Hence:

The definition of robustness according to info-gap decision theory:
The robustness of decision d is the size of the largest neighborhood around the estimate û, all of whose elements are satisfactory with respect to decision d.

In other words, the robustness of decision d is the size of the largest neighborhood around the estimate û, that is a subset of S(d).

It is important to note that the "neighborhoods" around the estimate that designate the robustness of decisions are required by the axioms of info-gap decision theory to to be nested. Think about them as "balls" centered at the estimate, so that the size of a neighborhood would be equal to the radius of the ball representing the neighborhood.

This means of course that the robustness of decision d can be stated as follows:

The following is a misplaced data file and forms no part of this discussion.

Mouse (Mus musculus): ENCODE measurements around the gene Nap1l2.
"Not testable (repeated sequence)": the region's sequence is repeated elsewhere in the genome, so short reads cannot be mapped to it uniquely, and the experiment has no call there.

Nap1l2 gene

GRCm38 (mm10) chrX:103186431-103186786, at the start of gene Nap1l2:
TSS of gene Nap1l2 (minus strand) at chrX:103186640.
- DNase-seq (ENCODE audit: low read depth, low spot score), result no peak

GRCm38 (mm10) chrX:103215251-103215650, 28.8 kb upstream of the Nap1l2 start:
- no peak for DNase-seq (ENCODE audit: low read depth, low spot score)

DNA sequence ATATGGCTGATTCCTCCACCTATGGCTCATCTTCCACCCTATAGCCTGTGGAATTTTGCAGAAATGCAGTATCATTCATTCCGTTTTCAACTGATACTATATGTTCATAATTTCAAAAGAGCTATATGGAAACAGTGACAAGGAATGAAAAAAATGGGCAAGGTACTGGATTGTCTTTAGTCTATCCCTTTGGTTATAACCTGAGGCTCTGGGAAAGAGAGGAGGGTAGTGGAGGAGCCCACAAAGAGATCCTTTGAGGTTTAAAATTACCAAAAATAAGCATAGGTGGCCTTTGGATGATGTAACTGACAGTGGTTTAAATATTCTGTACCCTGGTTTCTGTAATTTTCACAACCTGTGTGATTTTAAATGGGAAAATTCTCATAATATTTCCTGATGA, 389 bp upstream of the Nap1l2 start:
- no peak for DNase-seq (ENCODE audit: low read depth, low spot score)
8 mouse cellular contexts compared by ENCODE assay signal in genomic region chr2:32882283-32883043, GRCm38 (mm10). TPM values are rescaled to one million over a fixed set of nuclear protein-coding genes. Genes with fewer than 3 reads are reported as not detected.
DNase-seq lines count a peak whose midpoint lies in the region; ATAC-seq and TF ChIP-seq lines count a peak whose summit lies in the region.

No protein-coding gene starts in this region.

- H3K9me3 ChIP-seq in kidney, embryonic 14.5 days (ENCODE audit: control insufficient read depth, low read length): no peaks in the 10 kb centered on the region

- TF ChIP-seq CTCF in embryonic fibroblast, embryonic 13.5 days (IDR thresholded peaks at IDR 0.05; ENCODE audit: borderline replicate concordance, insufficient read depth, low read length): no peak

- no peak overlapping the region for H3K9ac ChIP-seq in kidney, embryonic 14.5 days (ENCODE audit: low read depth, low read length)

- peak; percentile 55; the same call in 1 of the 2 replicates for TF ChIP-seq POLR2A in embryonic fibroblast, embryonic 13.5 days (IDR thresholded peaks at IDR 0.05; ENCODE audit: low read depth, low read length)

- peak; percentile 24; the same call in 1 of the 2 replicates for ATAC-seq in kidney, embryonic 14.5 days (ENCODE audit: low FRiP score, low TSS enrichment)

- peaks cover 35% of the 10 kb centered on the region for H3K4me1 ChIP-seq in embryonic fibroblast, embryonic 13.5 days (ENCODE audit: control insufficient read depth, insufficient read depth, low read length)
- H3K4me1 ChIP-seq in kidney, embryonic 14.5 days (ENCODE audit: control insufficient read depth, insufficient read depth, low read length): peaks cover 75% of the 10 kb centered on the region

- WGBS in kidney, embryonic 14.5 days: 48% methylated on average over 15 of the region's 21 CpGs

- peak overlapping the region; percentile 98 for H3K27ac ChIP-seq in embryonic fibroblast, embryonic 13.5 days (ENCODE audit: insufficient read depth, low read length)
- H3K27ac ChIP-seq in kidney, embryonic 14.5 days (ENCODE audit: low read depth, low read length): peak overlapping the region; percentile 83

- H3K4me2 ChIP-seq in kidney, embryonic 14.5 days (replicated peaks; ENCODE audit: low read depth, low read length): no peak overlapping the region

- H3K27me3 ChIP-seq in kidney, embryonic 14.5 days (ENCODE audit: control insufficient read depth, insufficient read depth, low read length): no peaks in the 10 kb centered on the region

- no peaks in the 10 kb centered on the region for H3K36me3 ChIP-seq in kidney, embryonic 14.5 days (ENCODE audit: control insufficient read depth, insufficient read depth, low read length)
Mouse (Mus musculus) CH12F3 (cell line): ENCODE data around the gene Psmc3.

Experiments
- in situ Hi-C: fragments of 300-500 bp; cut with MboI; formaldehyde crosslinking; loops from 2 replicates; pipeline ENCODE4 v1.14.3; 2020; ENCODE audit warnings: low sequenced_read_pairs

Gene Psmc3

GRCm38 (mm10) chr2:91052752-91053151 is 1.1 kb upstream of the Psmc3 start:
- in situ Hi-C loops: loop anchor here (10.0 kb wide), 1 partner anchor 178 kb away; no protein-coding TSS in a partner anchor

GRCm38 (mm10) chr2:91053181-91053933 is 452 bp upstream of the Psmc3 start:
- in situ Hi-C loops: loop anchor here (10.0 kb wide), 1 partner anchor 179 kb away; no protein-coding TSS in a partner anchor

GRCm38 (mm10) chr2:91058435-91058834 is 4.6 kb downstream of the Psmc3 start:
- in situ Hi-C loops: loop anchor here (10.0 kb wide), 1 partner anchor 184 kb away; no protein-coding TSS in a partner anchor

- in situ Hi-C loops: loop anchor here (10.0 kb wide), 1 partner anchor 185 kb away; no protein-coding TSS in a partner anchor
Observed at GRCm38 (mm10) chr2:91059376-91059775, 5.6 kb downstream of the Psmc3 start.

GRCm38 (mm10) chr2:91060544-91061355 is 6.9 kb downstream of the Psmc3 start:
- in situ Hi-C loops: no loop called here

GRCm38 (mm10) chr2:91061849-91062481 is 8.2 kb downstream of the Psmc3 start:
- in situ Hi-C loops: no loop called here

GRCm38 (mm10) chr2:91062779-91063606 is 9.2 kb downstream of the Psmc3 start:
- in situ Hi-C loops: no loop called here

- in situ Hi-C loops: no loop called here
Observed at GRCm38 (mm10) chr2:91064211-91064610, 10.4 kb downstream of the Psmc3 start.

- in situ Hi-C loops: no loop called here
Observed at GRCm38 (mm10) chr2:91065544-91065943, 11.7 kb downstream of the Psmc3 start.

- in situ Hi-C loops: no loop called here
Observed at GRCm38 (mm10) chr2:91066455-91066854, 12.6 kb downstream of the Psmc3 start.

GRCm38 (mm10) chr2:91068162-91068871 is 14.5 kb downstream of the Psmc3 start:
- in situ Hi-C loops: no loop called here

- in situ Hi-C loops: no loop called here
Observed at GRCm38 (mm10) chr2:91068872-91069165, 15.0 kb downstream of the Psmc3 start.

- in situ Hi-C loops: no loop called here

The robustness of decision d is the radius of the largest ball around the estimate û that is contained in S(d).

Obviously, this concept is known universally as Radius of stability (circa 1960). But, info-gap scholars are apparently unaware of this fact, insisting as they do that this is a new concept that is radically different from other measures of robustness.

Clearly then, to formulate an info-gap definition of robustness we need an estimate of the true value of u. Without an estimate of the true value of u there is no info-gap robustness analysis. in other words, without stipulating an estimate we cannot use info-gap decision theory.

But, this 'trifle" is not even mentioned in the article.